You may remember the BBC Micro from the 1980s. A computer, that for many children here in the UK, was their very first introduction to computing. Perhaps building on that legacy for the digital age is the BBC Microbit, the most ambitious education initiative for 30 years, which will hopefully inspire a new generation of tech pioneers.
As we currently see a critical skills shortage within the technology sector in the UK, then the BBC and partners response to this was in 2016, when it was decided that the BBC Microbit should be given free to every year 7 child or equivalent across the UK as part of the BBCs’ Make it Digital initiative.
The concept behind the Microbit is to inspire young people to get creative with digital, with the main focus being in them developing skills within the context of STEM learning (Science, Technology, Engineering and Mathematics) and to encourage them to express themselves digitally and take ownership of their own projects. The potential of what can be created with this device are endless, from robots to musical instruments, practically any cool creation that can be dreamt up is possible.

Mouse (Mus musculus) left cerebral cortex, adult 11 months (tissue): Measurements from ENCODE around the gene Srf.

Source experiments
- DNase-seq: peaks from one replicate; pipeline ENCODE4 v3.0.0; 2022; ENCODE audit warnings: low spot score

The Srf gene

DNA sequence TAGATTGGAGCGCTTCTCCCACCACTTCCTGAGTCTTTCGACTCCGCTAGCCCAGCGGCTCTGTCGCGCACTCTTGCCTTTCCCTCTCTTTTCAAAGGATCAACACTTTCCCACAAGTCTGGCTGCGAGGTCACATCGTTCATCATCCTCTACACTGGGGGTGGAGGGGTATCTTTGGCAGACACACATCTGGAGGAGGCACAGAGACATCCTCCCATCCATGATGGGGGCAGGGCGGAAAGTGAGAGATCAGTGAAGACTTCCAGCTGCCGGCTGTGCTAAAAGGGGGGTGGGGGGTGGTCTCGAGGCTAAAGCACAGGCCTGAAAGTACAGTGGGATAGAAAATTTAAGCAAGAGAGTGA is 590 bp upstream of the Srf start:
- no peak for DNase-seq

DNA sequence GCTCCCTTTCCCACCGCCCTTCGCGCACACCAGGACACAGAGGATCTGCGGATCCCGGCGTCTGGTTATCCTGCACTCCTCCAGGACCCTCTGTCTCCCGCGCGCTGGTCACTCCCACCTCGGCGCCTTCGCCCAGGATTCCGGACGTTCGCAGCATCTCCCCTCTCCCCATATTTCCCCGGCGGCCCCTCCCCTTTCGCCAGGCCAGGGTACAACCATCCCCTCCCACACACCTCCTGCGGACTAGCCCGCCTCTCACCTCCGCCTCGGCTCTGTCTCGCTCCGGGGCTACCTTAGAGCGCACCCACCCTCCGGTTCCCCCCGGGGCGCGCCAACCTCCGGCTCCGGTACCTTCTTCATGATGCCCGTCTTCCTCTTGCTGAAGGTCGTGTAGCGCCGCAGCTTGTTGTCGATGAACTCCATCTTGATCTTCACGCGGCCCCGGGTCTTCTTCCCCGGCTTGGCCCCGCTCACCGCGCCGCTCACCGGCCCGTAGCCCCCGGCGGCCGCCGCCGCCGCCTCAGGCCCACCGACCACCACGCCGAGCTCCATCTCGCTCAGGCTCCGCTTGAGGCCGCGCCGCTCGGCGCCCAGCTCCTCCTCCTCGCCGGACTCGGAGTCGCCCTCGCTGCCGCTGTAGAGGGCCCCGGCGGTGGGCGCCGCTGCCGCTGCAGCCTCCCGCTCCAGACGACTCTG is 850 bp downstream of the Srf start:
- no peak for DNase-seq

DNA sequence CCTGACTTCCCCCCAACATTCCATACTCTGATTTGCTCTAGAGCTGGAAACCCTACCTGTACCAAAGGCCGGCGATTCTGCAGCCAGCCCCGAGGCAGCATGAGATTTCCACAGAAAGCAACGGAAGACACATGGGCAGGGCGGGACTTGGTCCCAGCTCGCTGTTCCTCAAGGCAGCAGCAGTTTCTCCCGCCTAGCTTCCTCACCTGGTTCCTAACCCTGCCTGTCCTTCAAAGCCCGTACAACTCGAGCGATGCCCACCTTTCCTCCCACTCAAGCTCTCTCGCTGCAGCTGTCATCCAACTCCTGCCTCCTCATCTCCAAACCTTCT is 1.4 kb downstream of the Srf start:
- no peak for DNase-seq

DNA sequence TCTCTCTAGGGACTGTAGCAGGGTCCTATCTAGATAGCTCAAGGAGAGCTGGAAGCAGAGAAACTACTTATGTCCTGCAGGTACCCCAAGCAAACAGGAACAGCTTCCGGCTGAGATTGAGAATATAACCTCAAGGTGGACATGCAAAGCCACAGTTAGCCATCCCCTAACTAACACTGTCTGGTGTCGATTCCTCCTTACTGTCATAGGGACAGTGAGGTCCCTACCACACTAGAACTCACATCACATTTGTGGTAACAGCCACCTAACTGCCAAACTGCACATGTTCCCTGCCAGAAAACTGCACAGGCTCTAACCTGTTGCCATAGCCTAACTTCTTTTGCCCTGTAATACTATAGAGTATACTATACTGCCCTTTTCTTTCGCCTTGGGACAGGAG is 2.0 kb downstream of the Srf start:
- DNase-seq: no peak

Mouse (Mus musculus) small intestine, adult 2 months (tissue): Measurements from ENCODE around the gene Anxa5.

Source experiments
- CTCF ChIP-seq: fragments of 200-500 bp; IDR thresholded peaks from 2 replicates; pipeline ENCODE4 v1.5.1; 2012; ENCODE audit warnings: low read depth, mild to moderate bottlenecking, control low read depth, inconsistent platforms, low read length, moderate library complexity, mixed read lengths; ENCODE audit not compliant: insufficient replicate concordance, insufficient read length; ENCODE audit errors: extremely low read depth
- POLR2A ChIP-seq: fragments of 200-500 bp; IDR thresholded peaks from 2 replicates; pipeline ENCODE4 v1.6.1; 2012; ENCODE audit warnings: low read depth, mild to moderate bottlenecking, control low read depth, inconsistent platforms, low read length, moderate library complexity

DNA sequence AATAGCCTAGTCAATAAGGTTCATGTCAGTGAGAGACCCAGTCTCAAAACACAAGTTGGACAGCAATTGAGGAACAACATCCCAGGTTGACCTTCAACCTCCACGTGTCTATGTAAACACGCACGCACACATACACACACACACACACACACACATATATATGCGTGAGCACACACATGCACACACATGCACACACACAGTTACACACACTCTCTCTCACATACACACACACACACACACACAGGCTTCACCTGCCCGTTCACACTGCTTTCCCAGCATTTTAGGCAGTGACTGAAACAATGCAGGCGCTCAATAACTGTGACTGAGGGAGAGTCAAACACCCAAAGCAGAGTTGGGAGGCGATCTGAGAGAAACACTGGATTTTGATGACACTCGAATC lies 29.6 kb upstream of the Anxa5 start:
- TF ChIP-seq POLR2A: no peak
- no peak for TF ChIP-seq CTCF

The whole emphasis and philosophy behind the Microbit is to be classroom friendly for both children and teachers, enabling them to achieve practical results while maintaining a fun element to learning and after all, we are happy to give children paint brushes from a young age, without any experience, so we should be doing the same thing with technology in today’s modern digital climate.
With versatility in mind from this tiny programmable computer, the Microbit also connects to other devices, objects, kits and sensors and can also be used as a companion to Arduino and Raspberry Pi to name just a few, which in turn acts as a stepping stone to more complex learning.